While there are plenty of tantalizing stories here, there is no neatly told narrative. The book is more a collection of diary-like entries and fits of memory, anecdotes and closet-cleaning. This isn’t great literature but an absorbing attempt to come to grips with what it means to be a Christian given not only one’s own character flaws but everyone else’s. Eszterhas is writing about discipleship as much as anything. Each chapter, each vignette, describes a high or a low in his sanctification process — how he was judged by others and how he consigned others, stinking of religious hypocrisy and bigotry, to a hell of mutual abuse. (One of my favorite episodes is Eszterhas’ one-man crusade against the blasphemous recasting of Lebron James as an urban messiah!)

Along the way the writer delivers his views on priestly celibacy, gay marriage, and various and sundry other social and political issues that put him closer to Michael Moore than Mel Gibson (although he is decidedly anti-abortion, except in the case of rape). But as far as the person of Jesus goes, his theology is catechism-worthy. He loves Christ, wants to be Christ in the world, wants to raise his four sons in Christ. He prays earnestly and frequently and received concrete answers to prayers. And he wants a chance to shout to his friends, enemies, colleagues, that Christ saved him and that Hollywood needs some serious reform.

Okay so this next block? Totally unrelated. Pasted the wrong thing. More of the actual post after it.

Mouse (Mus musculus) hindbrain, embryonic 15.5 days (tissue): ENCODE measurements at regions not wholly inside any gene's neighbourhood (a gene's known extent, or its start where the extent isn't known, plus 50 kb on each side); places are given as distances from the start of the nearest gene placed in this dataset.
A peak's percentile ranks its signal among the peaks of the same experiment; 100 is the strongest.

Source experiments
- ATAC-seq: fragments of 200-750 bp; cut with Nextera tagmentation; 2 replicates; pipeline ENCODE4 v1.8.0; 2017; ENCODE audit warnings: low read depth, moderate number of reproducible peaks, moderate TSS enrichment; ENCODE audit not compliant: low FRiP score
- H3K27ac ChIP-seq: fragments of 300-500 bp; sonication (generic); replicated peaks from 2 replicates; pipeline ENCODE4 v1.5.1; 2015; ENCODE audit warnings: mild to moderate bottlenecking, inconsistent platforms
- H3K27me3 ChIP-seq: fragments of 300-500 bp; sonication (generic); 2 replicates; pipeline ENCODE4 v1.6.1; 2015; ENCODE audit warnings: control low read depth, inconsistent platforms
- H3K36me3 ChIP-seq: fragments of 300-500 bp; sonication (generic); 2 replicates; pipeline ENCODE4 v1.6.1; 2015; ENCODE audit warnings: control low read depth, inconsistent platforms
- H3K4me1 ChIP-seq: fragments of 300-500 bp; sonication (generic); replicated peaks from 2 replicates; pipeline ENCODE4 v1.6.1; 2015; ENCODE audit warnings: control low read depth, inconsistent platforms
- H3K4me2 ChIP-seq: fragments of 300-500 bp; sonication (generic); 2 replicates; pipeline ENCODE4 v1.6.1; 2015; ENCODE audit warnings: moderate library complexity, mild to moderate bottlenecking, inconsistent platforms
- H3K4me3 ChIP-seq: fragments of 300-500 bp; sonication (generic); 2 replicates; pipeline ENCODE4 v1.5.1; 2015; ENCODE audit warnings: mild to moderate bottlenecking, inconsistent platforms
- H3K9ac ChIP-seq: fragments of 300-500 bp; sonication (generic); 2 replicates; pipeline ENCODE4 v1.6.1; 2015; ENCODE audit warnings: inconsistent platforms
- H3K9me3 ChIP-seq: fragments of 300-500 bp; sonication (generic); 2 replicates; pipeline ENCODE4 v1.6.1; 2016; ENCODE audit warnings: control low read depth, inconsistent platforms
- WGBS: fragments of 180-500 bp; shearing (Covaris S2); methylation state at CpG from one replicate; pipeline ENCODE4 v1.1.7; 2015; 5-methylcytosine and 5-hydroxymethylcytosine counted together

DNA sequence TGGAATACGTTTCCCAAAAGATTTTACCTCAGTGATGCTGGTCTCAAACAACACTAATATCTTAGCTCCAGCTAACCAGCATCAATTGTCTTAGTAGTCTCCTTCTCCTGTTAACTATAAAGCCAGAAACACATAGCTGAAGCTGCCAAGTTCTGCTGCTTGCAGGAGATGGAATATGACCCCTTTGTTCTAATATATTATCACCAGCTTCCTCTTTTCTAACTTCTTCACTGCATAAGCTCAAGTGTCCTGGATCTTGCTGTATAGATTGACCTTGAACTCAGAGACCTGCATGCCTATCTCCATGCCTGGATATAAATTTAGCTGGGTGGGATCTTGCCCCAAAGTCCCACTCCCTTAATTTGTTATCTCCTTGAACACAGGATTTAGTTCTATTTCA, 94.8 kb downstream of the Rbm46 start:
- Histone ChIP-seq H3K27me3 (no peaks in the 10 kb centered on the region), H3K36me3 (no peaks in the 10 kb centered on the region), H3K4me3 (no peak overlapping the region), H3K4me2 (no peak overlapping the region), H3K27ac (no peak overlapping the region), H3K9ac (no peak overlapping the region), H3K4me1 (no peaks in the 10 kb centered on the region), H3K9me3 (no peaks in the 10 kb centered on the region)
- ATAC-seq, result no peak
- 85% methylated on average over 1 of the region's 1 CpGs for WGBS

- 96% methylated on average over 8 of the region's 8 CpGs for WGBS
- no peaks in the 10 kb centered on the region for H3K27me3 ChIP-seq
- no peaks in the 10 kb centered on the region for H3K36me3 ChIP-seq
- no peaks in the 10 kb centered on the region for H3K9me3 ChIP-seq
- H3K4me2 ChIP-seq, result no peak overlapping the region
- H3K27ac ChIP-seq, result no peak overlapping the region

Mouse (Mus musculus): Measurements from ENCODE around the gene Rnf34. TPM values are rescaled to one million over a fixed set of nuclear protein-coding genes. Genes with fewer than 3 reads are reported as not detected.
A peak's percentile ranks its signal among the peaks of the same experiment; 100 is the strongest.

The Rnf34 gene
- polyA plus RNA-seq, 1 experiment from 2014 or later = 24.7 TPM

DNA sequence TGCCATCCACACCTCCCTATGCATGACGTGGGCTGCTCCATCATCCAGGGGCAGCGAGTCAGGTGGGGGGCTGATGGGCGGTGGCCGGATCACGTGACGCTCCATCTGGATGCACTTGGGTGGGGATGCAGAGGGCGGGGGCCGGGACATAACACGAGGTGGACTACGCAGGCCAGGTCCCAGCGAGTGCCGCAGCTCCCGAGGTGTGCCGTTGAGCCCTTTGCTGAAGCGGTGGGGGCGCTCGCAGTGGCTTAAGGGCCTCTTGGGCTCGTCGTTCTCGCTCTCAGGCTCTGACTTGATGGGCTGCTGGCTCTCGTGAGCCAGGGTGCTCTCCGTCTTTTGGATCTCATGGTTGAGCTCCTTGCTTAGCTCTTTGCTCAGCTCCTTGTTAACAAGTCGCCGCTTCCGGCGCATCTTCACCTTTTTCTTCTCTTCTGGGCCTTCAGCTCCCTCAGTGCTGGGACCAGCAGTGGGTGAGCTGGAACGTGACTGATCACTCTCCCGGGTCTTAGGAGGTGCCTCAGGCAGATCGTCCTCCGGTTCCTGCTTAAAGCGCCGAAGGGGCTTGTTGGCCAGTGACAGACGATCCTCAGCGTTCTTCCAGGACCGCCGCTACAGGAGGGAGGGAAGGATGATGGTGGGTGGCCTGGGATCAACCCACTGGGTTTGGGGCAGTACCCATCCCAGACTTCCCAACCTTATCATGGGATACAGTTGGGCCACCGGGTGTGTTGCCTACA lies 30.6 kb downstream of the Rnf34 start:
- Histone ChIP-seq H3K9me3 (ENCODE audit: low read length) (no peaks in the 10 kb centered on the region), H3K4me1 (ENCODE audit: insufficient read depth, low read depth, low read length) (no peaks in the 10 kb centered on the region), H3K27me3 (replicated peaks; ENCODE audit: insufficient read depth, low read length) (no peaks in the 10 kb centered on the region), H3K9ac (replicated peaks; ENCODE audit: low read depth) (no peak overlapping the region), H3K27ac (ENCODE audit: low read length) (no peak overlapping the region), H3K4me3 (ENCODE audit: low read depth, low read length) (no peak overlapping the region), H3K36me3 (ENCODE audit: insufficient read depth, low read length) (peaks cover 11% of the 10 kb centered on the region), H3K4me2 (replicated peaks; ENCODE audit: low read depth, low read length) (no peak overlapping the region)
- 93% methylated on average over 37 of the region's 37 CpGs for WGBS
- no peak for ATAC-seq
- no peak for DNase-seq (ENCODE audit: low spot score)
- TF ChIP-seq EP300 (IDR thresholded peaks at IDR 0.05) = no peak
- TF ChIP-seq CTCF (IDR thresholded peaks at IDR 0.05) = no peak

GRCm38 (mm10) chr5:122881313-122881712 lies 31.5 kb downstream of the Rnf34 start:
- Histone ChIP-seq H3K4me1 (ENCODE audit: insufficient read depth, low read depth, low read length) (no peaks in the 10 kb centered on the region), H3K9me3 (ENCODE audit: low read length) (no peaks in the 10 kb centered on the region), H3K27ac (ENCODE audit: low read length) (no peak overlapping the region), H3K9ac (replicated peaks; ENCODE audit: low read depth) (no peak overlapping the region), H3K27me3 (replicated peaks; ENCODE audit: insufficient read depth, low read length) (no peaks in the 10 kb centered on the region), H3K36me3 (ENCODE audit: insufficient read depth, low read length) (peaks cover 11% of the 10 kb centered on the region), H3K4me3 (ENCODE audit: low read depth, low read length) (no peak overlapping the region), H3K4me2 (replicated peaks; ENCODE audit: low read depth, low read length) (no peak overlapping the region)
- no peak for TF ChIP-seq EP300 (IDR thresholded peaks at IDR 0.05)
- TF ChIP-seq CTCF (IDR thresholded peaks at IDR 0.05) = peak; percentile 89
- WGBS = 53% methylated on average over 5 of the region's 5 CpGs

After I found God, I wanted to write something in celebration of my discovery of Him … I had thrown away the ice pick (Basic Instinct), the knives (Jagged Edge and Sliver), and the Dogon hatchet (Jade). I kept a Bible nearby. I wanted to write about my new faith … and about God and His relationship with man. But I knew my agents wouldn’t have understood any of that …

He sought out faith-based projects, even penned a TV series about a hard-boiled priest. But as you might expect, no one wanted such morality tales from the guy who gave you Basic Instinct. Hollywood wanted more sexy serial killers (though people seemed to have forgetten Eszterhas’ underrated Music Box, inspired by his father’s Nazi-collaborationist past). But he refused to take such gigs, turning away millions of dollars, refusing to glorify promiscuity and violence — and smoking. (His open letter to Hollywood to stop glamorizing cigarettes brought him a lot of attention and even some respect — but little real change in the industry.)